Piracetam has been found to have very few side effects, and those it has are typically "few, mild, and transient."[13] A large-scale, 12-week trial of high-dose piracetam found no adverse effects occurred in the group taking piracetam as compared to the placebo group.[14] Many other studies have likewise found piracetam to be well tolerated.[13][15][16]

Symptoms of general excitability, including anxiety, insomnia, irritability, headache, agitation, nervousness, tremor, and hyperkinesia, are occasionally reported.[10][17][18] Other reported side effects include somnolence, weight gain, clinical depression, weakness, increased libido, and hypersexuality.[10]

Toxicity[edit]

The LD50 for oral consumption in humans has not been determined;[19] however, the LD50 is 5.6 g/kg for rats and 20 g/kg for mice, indicating extremely low acute toxicity.[20]

Mechanisms of action[edit]

Piracetam's mechanism of action, as with racetams in general, is not fully understood. The drug influences neuronal and vascular functions and influences cognitive function without acting as a sedative or stimulant.[6] Piracetam is a positive allosteric modulator of the AMPA receptor.[21] It is hypothesized to act on ion channels or ion carriers, thus leading to increased neuron excitability.[19] GABA brain metabolism and GABA receptors are not affected by piracetam [22]

It has been found to increase blood flow and oxygen consumption in parts of the brain, but this may be a side effect of increased brain activity rather than a primary effect or mechanism of action for the drug.[23]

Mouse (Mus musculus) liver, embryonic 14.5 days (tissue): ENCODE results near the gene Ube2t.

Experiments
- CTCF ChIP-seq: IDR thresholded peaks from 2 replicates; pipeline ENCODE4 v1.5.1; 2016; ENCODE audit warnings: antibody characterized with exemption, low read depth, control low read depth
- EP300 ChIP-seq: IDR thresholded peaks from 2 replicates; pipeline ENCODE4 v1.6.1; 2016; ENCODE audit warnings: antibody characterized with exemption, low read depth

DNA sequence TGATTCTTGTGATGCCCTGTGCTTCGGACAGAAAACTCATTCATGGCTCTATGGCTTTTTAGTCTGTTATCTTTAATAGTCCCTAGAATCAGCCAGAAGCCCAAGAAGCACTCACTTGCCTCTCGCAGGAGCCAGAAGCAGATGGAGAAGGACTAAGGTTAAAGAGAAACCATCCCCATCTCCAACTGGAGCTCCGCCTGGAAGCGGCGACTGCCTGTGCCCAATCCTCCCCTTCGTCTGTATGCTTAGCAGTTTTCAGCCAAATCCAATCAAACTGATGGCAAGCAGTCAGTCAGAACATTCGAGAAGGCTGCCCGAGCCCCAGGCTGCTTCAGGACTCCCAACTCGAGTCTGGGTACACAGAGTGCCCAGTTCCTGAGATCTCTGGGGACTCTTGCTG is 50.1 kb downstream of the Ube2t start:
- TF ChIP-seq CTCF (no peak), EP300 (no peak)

Piracetam improves the function of the neurotransmitter acetylcholine via muscarinic cholinergic (ACh) receptors, which are implicated in memory processes.[24] Furthermore, piracetam may have an effect on NMDA glutamate receptors, which are involved with learning and memory processes. Piracetam is thought to increase cell membrane permeability.[24][25] Piracetam may exert its global effect on brain neurotransmission via modulation of ion channels (i.e., Na+, K+).[19] It has been found to increase oxygen consumption in the brain, apparently in connection to ATP metabolism, and increases the activity of adenylate kinase in rat brains.[26][27] Piracetam, while in the brain, appears to increase the synthesis of cytochrome b5,[28] which is a part of the electron transport mechanism in mitochondria. But in the brain, it also increases the permeability of the mitochondria of some intermediaries of the Krebs cycle.[26]

History[edit]

Piracetam was first made in some time between the 1950s and 1964.[29] There are reports of it being used for epilepsy in the 1950s.[30]

Approval[edit]